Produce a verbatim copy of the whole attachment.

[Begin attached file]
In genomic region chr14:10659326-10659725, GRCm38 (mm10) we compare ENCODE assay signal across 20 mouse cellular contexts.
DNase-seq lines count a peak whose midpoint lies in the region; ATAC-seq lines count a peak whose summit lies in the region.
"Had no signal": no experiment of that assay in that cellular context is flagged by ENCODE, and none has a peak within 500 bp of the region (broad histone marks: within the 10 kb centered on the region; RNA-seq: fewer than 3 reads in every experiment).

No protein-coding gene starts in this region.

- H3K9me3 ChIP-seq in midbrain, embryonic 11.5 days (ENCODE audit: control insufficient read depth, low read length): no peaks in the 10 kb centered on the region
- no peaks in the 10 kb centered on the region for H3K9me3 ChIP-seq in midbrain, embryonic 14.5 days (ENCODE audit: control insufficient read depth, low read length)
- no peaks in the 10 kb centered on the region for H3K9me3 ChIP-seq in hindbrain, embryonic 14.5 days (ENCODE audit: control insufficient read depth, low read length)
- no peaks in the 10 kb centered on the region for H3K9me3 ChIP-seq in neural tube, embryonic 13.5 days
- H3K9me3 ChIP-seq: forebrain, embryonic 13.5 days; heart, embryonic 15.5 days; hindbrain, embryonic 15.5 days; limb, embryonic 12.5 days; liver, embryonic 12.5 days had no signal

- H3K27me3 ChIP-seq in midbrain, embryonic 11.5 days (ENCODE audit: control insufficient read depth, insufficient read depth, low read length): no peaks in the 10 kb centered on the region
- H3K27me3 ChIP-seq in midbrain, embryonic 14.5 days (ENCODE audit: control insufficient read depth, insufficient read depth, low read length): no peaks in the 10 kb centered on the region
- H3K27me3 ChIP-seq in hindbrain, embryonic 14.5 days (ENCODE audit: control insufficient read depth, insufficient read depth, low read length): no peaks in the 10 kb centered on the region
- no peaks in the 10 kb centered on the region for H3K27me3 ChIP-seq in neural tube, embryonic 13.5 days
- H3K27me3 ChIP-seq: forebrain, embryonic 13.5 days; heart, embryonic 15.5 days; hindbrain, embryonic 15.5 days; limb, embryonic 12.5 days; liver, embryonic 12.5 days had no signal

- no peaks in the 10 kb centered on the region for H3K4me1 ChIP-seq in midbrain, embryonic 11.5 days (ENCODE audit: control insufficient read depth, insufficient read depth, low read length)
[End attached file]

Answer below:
In genomic region chr14:10659326-10659725, GRCm38 (mm10) we compare ENCODE assay signal across 20 mouse cellular contexts.
DNase-seq lines count a peak whose midpoint lies in the region; ATAC-seq lines count a peak whose summit lies in the region.
"Had no signal": no experiment of that assay in that cellular context is flagged by ENCODE, and none has a peak within 500 bp of the region (broad histone marks: within the 10 kb centered on the region; RNA-seq: fewer than 3 reads in every experiment).

No protein-coding gene starts in this region.

- H3K9me3 ChIP-seq in midbrain, embryonic 11.5 days (ENCODE audit: control insufficient read depth, low read length): no peaks in the 10 kb centered on the region
- no peaks in the 10 kb centered on the region for H3K9me3 ChIP-seq in midbrain, embryonic 14.5 days (ENCODE audit: control insufficient read depth, low read length)
- no peaks in the 10 kb centered on the region for H3K9me3 ChIP-seq in hindbrain, embryonic 14.5 days (ENCODE audit: control insufficient read depth, low read length)
- no peaks in the 10 kb centered on the region for H3K9me3 ChIP-seq in neural tube, embryonic 13.5 days
- H3K9me3 ChIP-seq: forebrain, embryonic 13.5 days; heart, embryonic 15.5 days; hindbrain, embryonic 15.5 days; limb, embryonic 12.5 days; liver, embryonic 12.5 days had no signal

- H3K27me3 ChIP-seq in midbrain, embryonic 11.5 days (ENCODE audit: control insufficient read depth, insufficient read depth, low read length): no peaks in the 10 kb centered on the region
- H3K27me3 ChIP-seq in midbrain, embryonic 14.5 days (ENCODE audit: control insufficient read depth, insufficient read depth, low read length): no peaks in the 10 kb centered on the region
- H3K27me3 ChIP-seq in hindbrain, embryonic 14.5 days (ENCODE audit: control insufficient read depth, insufficient read depth, low read length): no peaks in the 10 kb centered on the region
- no peaks in the 10 kb centered on the region for H3K27me3 ChIP-seq in neural tube, embryonic 13.5 days
- H3K27me3 ChIP-seq: forebrain, embryonic 13.5 days; heart, embryonic 15.5 days; hindbrain, embryonic 15.5 days; limb, embryonic 12.5 days; liver, embryonic 12.5 days had no signal

- no peaks in the 10 kb centered on the region for H3K4me1 ChIP-seq in midbrain, embryonic 11.5 days (ENCODE audit: control insufficient read depth, insufficient read depth, low read length)